Unfortunately, a lot of the world building that I've put into this world involves plot spoilers, so I'll just leave you with this tidbit - in Hidden form, their fire is for healing. If they get cut, even what should be a mortal wound, their blood will burst into flame, and within moments, they will be healed. I'm not sure what would happen if their limbs got severed, but I think their bones are iron hard and impossible to slice through.
In Mikada, the sci-fi universe that my sister and I are working on together, we have the Madeoffs, which are dragon-like. They'll be introduced in Rise of the Daisy, which is the book where Mikada's main kingdom is formed.
V. is the one who'd done all of the plotting for them, but she's told me a few things about them.
I don't know if they're intelligent or not, but I do know that they're young are in the form of snakes, and that they don't breath air. I don't know what they breath, but they live in the vacuum of space. They're one of the main villains of the two series. Definitely evil.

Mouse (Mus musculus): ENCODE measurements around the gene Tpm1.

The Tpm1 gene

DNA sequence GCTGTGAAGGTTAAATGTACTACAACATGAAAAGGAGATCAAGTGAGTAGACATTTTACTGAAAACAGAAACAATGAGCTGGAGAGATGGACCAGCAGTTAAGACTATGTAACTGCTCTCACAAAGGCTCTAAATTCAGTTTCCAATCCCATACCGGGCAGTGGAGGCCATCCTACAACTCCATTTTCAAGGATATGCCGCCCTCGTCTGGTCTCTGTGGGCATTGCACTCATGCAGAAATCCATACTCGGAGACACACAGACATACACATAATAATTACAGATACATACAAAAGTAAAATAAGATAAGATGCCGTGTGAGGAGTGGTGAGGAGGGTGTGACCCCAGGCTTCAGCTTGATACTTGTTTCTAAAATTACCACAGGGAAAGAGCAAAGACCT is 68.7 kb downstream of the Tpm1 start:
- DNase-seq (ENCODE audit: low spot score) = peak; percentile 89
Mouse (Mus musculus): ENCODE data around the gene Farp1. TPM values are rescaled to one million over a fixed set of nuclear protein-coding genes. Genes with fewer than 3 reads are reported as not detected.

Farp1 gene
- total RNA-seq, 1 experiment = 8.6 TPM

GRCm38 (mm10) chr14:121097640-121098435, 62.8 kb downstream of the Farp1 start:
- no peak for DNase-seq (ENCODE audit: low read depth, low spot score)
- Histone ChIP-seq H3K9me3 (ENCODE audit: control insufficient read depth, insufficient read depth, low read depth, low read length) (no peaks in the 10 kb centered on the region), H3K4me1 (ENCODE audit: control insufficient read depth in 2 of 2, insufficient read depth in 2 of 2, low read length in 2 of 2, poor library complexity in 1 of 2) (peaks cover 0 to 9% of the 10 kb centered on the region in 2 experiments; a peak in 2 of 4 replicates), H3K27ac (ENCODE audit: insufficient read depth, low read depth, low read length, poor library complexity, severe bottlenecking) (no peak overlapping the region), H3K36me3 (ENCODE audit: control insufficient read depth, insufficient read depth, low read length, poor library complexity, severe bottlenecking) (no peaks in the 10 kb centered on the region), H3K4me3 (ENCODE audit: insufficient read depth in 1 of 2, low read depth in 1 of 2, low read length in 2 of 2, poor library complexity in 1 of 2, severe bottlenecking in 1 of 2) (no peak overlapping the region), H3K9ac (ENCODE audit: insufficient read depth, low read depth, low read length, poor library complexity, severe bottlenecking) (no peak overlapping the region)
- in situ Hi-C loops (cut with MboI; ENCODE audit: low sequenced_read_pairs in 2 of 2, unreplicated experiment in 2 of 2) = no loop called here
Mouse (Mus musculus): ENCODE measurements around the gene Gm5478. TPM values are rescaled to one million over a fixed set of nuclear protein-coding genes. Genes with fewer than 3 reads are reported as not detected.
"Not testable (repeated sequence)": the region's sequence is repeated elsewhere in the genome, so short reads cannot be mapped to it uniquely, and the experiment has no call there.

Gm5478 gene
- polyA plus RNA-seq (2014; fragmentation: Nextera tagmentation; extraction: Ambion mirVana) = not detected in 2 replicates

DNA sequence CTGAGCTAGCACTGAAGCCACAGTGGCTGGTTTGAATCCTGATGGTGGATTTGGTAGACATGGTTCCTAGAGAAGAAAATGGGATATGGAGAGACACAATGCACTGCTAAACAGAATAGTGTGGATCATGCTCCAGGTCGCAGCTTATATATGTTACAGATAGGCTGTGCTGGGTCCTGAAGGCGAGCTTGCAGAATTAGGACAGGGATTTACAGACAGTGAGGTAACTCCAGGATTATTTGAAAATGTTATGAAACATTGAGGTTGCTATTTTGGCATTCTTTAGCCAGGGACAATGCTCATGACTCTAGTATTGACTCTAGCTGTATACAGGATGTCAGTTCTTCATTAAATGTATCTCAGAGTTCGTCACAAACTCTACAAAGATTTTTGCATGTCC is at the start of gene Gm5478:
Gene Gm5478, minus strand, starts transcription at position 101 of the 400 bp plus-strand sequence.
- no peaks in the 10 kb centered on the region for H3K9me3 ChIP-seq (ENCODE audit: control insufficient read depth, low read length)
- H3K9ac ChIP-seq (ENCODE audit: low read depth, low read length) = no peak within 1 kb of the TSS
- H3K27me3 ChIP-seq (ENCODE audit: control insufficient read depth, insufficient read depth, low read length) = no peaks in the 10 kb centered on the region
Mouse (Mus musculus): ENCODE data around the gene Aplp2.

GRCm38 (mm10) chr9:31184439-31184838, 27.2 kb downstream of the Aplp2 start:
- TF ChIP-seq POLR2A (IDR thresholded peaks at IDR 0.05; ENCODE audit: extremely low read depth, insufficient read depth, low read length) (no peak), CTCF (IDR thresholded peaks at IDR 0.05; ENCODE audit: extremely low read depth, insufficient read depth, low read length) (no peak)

I'm not sure how, but there's something about their scales that renders the creatures unreadable by any sort of radar. Because of this, their scales are used by the Mixers to coat their space vessels.
And that's about all I know about them. I know much more about the fairies, since they're what I created. Shall we continue on? Let see, what other worlds do I have that involve dragons ...
In Dialcia, the world that Jack and I have created for the book we're coauthoring, Dragons are the main villains. (Dear me, evil dragons are quite the majority in my writing ...)
We've never actually worked with them, but we do know that King Ossian is friends with them, and it's believed that they were the ones to convince him to kill King Edson and provide him with the tools.